ZOE FITZGERALD CARTER is the author of the memoir, Imperfect Endings: A Daughter’s Story of Love, Loss, and Letting Go (Simon & Schuster) an account of her mother’s decision to end her own life after a long battle with Parkinson’s Disease. The book was excerpted in O magazine, chosen as a finalist for the National MS Society’s Books for A Better Life Award, and is a Barnes & Noble Discover Great New Writers Pick. A graduate of Columbia Journalism School, Zoe has written for numerous publications including The New York Times, The San Francisco Chronicle, Salon and Vogue. She is currently at work on a novel.

XANDRA CASTLETON is a screenwriter, producer and story consultant whose scripts have served as the basis for award-winning documentary, television and film projects. Her films have screened at the Sundance, Tribeca, AFI and Rotterdam film festivals, among others. Her feature film, Full Grown Men, was the winner of the 2007 Sundance Channel Audience Award and was released in over a dozen theaters in 2008 by Emerging Pictures. She won an Emmy Award as the Series Producer of Independent View for her profile of John Waters. Xandra has an MFA in Cinema from San Francisco State University and is represented as a screenwriter by the Gersh Agency.

ANGIE CHAU is the author of Quiet As They Come (IG Publishing,2010), which was a Finalist in First Fiction for The California Book Award and a Finalist in Fiction for the Northern California Independent Booksellers’ Award. She is the recipient of the Maurice Prize in Fiction and has been awarded an Anderson Center Residency, Hedgebrook Residency, and a Macondo Foundation Fellowship. Her short stories have appeared in the Indiana ReviewSanta Clara ReviewNight Train Magazine, and the 2012 Hey Day Books anthology, New California Writing, and other publications. She has lived in Italy, Spain, Malaysia, Hawaii, and Vietnam and currently calls the Bay Area home.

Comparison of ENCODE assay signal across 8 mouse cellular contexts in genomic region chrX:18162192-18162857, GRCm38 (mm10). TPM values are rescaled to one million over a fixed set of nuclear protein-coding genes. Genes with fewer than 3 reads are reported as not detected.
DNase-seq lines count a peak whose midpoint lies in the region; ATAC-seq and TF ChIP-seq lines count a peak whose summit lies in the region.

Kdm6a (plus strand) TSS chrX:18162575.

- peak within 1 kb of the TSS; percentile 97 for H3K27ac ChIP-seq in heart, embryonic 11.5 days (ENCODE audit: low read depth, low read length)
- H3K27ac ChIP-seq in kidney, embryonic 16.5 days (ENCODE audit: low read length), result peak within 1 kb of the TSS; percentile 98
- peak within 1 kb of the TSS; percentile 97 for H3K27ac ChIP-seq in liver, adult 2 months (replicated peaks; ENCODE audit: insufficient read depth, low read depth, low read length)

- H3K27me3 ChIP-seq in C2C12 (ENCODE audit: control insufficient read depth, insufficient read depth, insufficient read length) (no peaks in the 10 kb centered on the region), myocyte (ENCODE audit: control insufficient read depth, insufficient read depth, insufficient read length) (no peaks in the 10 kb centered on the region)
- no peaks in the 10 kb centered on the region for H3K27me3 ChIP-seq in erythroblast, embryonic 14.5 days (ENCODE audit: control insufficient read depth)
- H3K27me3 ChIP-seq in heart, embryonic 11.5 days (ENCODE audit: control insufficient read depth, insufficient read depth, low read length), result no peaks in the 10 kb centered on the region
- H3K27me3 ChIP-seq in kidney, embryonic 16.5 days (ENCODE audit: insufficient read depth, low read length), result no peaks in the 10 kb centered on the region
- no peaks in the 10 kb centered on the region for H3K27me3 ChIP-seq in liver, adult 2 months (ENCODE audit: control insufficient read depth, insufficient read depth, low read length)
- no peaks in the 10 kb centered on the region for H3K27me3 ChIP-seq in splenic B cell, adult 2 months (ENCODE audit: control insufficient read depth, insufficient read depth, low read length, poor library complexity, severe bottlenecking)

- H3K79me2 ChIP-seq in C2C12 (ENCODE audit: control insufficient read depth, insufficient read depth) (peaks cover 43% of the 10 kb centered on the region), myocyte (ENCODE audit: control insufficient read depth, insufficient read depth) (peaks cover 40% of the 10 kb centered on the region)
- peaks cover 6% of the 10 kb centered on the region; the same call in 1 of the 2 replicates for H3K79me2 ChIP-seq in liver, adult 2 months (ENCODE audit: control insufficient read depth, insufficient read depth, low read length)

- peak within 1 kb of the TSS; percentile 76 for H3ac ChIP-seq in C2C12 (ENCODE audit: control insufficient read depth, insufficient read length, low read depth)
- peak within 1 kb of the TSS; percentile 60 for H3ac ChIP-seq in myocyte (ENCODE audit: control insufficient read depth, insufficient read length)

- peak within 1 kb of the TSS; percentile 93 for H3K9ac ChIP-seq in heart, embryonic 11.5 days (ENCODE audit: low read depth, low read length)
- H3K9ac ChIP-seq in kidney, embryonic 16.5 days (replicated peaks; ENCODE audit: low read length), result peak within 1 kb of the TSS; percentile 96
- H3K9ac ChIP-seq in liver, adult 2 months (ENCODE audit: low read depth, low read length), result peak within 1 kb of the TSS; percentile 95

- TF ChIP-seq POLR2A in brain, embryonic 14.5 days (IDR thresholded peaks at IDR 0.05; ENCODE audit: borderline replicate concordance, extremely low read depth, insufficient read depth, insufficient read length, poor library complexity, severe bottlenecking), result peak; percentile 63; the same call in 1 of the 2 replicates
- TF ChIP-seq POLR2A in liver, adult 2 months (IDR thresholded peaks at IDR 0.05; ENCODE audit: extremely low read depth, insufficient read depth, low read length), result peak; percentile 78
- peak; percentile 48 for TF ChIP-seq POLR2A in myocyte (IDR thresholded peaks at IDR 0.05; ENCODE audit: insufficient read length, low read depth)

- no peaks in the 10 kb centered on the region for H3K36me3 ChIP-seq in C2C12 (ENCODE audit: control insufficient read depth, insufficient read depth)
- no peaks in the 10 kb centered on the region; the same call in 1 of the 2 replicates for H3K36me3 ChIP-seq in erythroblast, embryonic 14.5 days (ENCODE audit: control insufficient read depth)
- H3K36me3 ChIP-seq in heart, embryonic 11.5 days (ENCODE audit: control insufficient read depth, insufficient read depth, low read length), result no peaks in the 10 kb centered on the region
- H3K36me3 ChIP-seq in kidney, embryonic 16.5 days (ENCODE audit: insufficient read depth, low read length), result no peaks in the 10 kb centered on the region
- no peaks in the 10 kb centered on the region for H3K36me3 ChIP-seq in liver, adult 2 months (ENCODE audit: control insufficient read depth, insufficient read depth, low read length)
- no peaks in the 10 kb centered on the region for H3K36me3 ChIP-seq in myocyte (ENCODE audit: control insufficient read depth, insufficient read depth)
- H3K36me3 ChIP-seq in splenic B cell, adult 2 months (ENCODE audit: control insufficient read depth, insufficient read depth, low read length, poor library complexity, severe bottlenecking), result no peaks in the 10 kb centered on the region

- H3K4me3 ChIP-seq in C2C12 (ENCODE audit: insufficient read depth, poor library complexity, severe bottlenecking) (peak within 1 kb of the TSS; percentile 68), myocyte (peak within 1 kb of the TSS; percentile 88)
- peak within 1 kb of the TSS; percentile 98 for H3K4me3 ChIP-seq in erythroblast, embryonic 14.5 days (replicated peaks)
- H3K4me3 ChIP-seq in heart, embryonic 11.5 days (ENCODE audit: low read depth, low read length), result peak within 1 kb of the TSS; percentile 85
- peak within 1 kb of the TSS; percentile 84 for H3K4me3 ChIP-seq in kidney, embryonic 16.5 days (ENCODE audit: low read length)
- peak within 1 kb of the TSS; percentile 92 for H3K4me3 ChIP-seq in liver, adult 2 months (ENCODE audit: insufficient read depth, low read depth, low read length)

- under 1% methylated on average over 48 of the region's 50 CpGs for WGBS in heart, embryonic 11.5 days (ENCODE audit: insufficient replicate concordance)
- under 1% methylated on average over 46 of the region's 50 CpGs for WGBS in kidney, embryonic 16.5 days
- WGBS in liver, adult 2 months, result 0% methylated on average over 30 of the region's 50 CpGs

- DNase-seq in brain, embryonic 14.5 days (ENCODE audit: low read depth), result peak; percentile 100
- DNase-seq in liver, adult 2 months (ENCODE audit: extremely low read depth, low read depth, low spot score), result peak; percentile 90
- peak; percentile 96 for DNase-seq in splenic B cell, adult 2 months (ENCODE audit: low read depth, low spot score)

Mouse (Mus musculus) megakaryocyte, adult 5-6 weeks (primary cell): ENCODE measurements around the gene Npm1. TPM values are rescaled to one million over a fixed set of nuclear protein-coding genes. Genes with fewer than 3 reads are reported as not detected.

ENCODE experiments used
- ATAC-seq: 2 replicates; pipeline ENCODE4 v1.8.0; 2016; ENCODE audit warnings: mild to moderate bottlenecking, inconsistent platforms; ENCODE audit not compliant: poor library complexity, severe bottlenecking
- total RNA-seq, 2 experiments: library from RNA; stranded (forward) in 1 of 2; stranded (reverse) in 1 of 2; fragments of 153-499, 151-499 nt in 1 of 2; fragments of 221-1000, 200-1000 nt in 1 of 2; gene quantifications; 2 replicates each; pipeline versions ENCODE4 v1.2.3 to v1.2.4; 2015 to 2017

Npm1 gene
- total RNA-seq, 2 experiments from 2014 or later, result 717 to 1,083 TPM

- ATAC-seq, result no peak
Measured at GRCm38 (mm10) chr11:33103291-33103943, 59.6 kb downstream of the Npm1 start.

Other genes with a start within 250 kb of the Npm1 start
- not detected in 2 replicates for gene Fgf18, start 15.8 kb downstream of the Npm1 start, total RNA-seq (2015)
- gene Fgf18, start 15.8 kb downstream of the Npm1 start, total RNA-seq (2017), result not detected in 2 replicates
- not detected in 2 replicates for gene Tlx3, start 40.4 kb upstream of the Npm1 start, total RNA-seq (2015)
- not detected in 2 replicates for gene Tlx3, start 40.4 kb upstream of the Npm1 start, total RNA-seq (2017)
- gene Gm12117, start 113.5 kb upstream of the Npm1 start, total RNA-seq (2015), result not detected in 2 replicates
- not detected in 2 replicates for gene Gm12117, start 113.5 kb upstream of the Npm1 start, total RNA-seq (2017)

MARIANNA CHERRY’s fiction has appeared in  ZYZZYVA, The 2001 Pushcart Prize XXV, Fourteen Hills, Best of Best Women’s Erotica 2005 and elsewhere. Her TV pilot “Kill That Guy” got Second Round at the Austin Film Festival screenwriting competition. She has wrapped up a novel, Hard Left, about the aftermath of a Colombian kidnapping, and is at work on another. She received a B.A. in English from Columbia University and an M.F.A. in Creative Writing from San Francisco State University. She performs with Gamelan Sekar Jaya, a Bay Area arts group dedicated to the music and dance of Bali.

JANE CIABATTARI has published two short story collections (California Tales, Stealing the Fire) and contributed stories to Long Island Noir and The Best Underground Fiction. She is Vice President/Online in charge of the blog/social networking for the National Book Critics Circle (she served as President 2008-2011). She serves on the advisory board of The Story Prize, on Litcamp faculty, the Overseas Press Club board, and is a founder of the [Flash Fiction Collective], a reading series at Alley Cat Books in the Mission, and book columnist for (also a regular contributor to NPR, The Daily Beast, among others).